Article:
As a genre, portrait medals drew significant inspiration from Roman coinage, but Roman coins are only part of the story. For all its veneration of Classical antiquity, the Renaissance was equally committed to its present: to the voyages made possible by the magnetic compass, the higher mathematics made possible by the “nine signs of the Indians” introduced to Europe by Leonardo Fibonacci in 1202, the artistic culture made possible by engraving, the literary culture made possible by printing. Many of these innovations depend no less than the portrait medal upon masterful metalwork. It is no accident that this was the age in which metallurgy had a new vogue, as the spread of gunpowder technology spurred the invention and development of artillery. The Renaissance arms race kept many a medalist alive in between commissions, like the Italian whose nickname “Bombarda” gives a clue as to his real profession.

In fact, the first metallurgical treatise to see print derives its title from its author’s ability to play with fire. De la Pirotecnia, written by Vannoccio Biringucci before his death in 1539 and first published in 1540, revels in its author’s ability to forge, cast, refine, alembicate, and explode the earth’s bounty, reserving nothing but contempt for the imprecision of alchemy:

But to be sure, I do not deceive myself about this: the mothers, by whom [the alchemists] want to bring their offspring to term, have glass wombs, and the materials they use for sperm are random compounds, and similarly the sources of heat that they use are inconsistent, unregulated fires, quite unlike those of nature, because they lack a certain proportion of nutritive and augmentative substance, and the same thing happens to their timing, the measures and weights necessary for such results…

How could people ever know how to distribute elemental substances by art alone, or in the necessary quantities and proper proportions to each other, and, finally, bring it all to perfection, as Nature does, and make metals?1

For Vannoccio, metals are magic, but they are magic in a nearly scientific sense; he relishes the precision of his control over them along with their latent danger. Yet something of the alchemical mystery still pervades those metals that have been cast into human portraits. The Italian portrait medals in particular, with their hieroglyphics on the reverse sides, may have enjoyed a reputation for talismanic powers. (Tamino’s reaction to Pamina’s portrait in Mozart’s Magic Flute—“Dies Bildnis ist bezaubernd schön“—captures the idea.) A surprising number of portrait medals have been discovered in the foundation trenches of buildings, where they were thrown before the cornerstone was laid; in the survival of an old mason’s practice, pennies can be found performing the same service underneath old American houses. The practice of placing coins in foundations may be as ancient as Rome itself; the very romanitas of the act explains why Cardinal Pietro Barbo put portrait medals under his Palazzo Venezia in 1455, and why his posthumous biographer Platina reviles him as a pagan for having done so.2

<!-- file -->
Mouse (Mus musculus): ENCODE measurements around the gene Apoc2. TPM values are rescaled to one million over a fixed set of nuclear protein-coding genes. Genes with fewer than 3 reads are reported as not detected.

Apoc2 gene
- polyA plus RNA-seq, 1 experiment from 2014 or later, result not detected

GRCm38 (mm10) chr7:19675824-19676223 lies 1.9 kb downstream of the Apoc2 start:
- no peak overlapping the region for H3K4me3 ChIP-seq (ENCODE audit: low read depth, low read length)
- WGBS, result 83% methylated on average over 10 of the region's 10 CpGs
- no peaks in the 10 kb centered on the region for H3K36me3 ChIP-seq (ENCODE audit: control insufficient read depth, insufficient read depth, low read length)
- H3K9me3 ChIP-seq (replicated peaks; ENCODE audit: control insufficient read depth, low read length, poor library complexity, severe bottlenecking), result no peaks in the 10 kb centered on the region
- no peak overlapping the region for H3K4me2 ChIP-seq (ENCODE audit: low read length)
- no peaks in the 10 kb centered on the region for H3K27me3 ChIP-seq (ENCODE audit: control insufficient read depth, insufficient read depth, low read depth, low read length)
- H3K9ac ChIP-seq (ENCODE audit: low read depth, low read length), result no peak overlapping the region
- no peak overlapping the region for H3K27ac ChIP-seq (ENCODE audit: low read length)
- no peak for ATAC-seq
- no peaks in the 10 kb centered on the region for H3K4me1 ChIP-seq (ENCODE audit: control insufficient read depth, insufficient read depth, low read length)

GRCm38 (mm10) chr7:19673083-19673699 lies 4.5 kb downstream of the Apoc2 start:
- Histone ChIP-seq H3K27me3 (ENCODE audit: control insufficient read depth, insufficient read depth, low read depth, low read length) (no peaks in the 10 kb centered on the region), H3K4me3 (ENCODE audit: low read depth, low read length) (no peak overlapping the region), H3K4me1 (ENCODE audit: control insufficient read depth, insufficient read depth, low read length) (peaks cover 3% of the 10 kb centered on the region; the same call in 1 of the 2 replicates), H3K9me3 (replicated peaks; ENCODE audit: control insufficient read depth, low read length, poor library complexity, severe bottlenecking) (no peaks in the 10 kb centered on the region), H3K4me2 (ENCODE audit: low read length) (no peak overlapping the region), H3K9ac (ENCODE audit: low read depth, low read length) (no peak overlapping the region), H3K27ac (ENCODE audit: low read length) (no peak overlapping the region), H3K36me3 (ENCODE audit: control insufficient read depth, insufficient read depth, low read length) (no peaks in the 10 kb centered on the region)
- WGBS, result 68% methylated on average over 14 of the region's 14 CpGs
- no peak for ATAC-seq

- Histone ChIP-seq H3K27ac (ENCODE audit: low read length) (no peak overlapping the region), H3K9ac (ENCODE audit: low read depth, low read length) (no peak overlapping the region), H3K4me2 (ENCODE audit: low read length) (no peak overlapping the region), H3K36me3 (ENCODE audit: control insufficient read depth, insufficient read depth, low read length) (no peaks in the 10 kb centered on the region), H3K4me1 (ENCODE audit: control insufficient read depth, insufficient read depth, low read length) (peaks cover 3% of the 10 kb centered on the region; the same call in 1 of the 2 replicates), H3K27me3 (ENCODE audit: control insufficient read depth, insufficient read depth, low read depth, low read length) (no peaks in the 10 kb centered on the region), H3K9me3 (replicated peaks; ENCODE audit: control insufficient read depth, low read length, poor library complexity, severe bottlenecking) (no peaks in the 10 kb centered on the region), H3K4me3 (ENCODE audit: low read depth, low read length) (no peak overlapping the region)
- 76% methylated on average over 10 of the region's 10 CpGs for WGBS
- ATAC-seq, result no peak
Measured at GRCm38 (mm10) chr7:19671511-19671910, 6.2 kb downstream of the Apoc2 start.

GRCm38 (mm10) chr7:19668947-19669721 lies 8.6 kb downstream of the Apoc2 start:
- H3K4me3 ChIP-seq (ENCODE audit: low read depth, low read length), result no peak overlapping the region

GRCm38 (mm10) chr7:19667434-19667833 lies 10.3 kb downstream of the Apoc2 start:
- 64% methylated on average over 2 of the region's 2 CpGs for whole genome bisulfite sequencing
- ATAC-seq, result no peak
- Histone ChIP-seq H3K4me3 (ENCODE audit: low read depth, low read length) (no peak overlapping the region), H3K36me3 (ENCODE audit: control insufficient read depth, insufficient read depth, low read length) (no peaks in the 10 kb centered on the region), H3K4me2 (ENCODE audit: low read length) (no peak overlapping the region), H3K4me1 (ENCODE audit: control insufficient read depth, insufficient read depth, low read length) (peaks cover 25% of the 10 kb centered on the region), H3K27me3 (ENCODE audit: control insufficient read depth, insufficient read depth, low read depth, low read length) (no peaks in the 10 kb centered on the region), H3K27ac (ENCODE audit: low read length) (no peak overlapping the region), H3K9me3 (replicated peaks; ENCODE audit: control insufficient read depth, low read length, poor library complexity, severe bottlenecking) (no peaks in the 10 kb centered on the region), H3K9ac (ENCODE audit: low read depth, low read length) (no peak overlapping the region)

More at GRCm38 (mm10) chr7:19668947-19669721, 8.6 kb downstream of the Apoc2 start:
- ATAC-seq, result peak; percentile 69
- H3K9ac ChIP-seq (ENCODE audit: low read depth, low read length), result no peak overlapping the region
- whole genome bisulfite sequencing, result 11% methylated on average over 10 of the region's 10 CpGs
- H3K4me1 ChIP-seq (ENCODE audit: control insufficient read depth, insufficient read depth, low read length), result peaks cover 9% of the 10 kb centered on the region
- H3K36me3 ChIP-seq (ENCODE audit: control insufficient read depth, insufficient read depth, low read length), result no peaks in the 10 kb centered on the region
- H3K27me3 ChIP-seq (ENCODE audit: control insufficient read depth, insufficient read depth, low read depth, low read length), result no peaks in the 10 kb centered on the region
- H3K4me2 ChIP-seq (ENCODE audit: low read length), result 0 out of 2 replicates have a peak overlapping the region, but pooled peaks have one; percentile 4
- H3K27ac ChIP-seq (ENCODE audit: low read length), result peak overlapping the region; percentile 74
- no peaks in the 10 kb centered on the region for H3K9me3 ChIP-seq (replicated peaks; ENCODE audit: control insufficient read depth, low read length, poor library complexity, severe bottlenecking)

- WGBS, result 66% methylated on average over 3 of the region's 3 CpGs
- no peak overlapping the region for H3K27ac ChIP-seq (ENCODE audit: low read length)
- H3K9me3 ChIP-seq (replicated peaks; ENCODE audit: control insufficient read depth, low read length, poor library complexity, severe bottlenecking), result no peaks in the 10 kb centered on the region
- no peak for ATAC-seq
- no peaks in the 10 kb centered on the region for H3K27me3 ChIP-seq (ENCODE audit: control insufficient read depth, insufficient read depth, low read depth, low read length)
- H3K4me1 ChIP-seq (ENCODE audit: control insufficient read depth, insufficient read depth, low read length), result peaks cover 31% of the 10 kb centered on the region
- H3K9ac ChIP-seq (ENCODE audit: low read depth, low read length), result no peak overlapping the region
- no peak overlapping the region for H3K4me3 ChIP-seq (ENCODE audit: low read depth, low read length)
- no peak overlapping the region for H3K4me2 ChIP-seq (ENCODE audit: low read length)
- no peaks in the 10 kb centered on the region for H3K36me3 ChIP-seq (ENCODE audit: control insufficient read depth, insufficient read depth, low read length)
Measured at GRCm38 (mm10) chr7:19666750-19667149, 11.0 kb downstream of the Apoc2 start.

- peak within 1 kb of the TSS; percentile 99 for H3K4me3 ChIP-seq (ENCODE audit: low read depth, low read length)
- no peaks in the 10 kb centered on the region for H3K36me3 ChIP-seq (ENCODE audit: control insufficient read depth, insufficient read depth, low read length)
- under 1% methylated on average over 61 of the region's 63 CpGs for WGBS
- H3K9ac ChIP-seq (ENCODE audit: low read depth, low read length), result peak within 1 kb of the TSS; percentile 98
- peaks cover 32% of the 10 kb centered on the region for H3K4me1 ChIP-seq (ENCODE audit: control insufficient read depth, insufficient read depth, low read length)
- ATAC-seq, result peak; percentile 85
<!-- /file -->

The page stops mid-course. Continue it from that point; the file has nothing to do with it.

The practice of fixing faces on metal disks was first devised for ancient coinage. Appropriately, Renaissance portrait medals allow us to see the people of the fifteenth and sixteenth century much as they themselves saw the ancient Greeks, Romans, and Etruscans from whom they derived the medallic art: up close, one on one. For two thousand years, ancient coins have popped forth from Tuscan furrows, Tiburtine olive groves, and Trasteverine cellars, along with tiny bronze statues, cups, and buckles, cameos, gems, and clay pots. Combining their scrutiny of these intimate artifacts with their scrutiny of the texts of ancient authors, antiquarians in fifteenth- and sixteenth-century Italy developed a highly physical feeling for the world of antiquity. The closeness of their rapport with the past induced them to deal with the honored dead as if they were still living, and portraits of the ancients helped their imaginations along—Petrarch, who addressed letters to ancient authors alongside his living friends, also treasured the Roman coins he had purchased on visits to the Eternal City.